Photo Credit: Spencer McKee.

The Danner Mountain 600s feature the new Vibram 'Arctic Grip' technology. Photo Credit: Spencer McKee.

I've always been a huge fan of Vibram outsoles for any shoes I'm hitting the trail with. The reliable grip offered by this brand is tough to beat. When I found out that Vibram now makes a special version of their outsole that's made specifically for winter conditions, I was immediately looking forward to giving it a try.

Donning my Danner Mountain 600 boots, I hit the iconic Manitou Incline in snowy, icy conditions to give the Vibram Arctic Grip outsole a fair shake. This was also my first time taking these insulated snow boots on a more strenuous climb, though temperatures in the teens provided the perfect opportunity.

I could bore you with a relatively uneventful story of me climbing to the top of 2,768 steps, but instead I'll keep it short and sweet – the Vibram 'Arctic Grip' outsoles performed perfectly on slick snowy and icy sections. I even tested them on a couple snow-covered downhill segments and found them to be equally as effective.

Here's a look at the Vibram 'Arctic Grip' outsole, which can be identified by the small blue specs in the tread (in case you're wondering if you've got boots with this technology).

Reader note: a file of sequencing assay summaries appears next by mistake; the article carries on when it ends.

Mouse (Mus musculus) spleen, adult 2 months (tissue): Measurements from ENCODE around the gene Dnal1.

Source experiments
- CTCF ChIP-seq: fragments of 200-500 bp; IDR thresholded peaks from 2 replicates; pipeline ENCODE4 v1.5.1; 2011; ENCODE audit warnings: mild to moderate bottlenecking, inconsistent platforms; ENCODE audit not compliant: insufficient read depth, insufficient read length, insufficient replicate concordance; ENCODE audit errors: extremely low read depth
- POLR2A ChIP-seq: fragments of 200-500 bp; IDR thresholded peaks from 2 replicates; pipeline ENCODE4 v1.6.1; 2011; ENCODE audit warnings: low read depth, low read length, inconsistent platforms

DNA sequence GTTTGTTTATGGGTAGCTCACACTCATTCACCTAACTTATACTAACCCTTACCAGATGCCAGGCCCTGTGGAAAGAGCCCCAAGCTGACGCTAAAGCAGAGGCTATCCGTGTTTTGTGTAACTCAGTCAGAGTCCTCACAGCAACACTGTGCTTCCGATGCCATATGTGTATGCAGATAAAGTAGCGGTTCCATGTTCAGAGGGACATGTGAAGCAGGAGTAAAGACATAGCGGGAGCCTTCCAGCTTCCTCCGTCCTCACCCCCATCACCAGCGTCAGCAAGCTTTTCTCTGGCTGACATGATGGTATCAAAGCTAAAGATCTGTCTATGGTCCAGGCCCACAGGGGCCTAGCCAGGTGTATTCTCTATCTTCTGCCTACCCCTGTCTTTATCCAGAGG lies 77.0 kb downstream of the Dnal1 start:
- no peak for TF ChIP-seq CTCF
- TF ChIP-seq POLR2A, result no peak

Here's a look at the Vibram 'Arctic Grip' outsole, which can be identified by the small blue specs in the tread. Photo Credit: Spencer McKee

On top of that, I was also happy with how the Danner Mountain 600s performed in the situation. While insulated, my feet weren't too hot or sweaty, despite the steep climb. It's also worth noting that the boots didn't get uncomfortable despite the repetitive uphill stepping.

While some situations will still warrant additional traction, the Vibram 'Arctic Grip' outsole seems to offer a great in-between option that means more winter utility than the typical hiking boot without requiring additional traction equipment. I found that the Danner Mountain 600s were overall a great fit for this hike, likely to make this my go-to shoe for around town and easy-to-moderate hiking when fresh snowfall is on the ground.

The Manitou Incline is located just outside of Colorado Springs, Colorado, consisting of 2,768 wooden steps with roughly 2,000 feet of elevation gain in less than a mile. It's a strenuous hike that attracts outdoor recreation enthusiasts from across the country. A reservation is currently required to hike this trail. More information can be found here.

GALLERY: Snapshots of the Manitou Incline

Director of Content and Operations

Spencer McKee manages the OutThere Colorado digital publication as the Director of Content and Operations. In his spare time, Spencer loves to rock climb, trail run, and mountain bike. Follow along with his adventures on Instagram at @spence.outside

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